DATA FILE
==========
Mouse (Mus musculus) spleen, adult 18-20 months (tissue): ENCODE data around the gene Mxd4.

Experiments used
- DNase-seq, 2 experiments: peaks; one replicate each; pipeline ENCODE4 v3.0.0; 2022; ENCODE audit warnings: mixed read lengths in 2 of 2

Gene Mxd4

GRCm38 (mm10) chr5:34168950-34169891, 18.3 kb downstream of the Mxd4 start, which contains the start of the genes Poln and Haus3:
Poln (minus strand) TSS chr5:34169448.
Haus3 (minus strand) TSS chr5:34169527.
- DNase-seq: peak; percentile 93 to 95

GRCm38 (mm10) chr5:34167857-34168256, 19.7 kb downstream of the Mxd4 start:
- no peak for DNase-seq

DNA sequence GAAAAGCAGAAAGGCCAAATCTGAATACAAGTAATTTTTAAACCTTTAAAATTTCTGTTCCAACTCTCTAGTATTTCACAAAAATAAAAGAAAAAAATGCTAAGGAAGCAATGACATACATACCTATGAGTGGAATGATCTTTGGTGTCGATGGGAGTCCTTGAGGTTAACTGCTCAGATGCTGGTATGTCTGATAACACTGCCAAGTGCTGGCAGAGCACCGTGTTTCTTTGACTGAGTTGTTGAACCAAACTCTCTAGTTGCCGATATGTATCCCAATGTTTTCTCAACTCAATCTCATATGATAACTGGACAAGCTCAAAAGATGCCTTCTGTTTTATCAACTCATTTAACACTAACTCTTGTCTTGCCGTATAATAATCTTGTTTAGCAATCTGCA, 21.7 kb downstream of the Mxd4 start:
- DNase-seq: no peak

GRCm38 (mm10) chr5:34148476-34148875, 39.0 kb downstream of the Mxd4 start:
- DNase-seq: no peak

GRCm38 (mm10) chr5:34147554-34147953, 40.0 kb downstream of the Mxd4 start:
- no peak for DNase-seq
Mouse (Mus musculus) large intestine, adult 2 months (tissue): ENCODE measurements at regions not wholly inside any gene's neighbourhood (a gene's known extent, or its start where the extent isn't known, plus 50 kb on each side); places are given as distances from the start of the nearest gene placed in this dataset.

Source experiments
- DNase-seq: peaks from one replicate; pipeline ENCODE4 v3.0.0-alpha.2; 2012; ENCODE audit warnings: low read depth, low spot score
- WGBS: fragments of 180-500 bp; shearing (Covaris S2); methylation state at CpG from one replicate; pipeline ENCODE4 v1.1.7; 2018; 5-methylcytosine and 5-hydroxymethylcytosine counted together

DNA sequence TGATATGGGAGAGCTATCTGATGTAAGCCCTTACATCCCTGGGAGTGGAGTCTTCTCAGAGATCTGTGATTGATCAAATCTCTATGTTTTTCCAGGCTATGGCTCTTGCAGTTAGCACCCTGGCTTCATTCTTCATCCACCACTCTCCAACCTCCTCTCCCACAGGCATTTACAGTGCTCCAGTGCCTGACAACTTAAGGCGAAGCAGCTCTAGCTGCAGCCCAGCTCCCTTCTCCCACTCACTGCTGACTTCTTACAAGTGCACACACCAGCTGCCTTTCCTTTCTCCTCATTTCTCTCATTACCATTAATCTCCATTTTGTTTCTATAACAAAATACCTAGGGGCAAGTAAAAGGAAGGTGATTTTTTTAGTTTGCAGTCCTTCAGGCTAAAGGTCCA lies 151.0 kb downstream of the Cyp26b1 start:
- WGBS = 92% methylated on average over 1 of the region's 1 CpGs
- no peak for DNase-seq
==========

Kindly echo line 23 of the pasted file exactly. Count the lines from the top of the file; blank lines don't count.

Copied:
- no peak for DNase-seq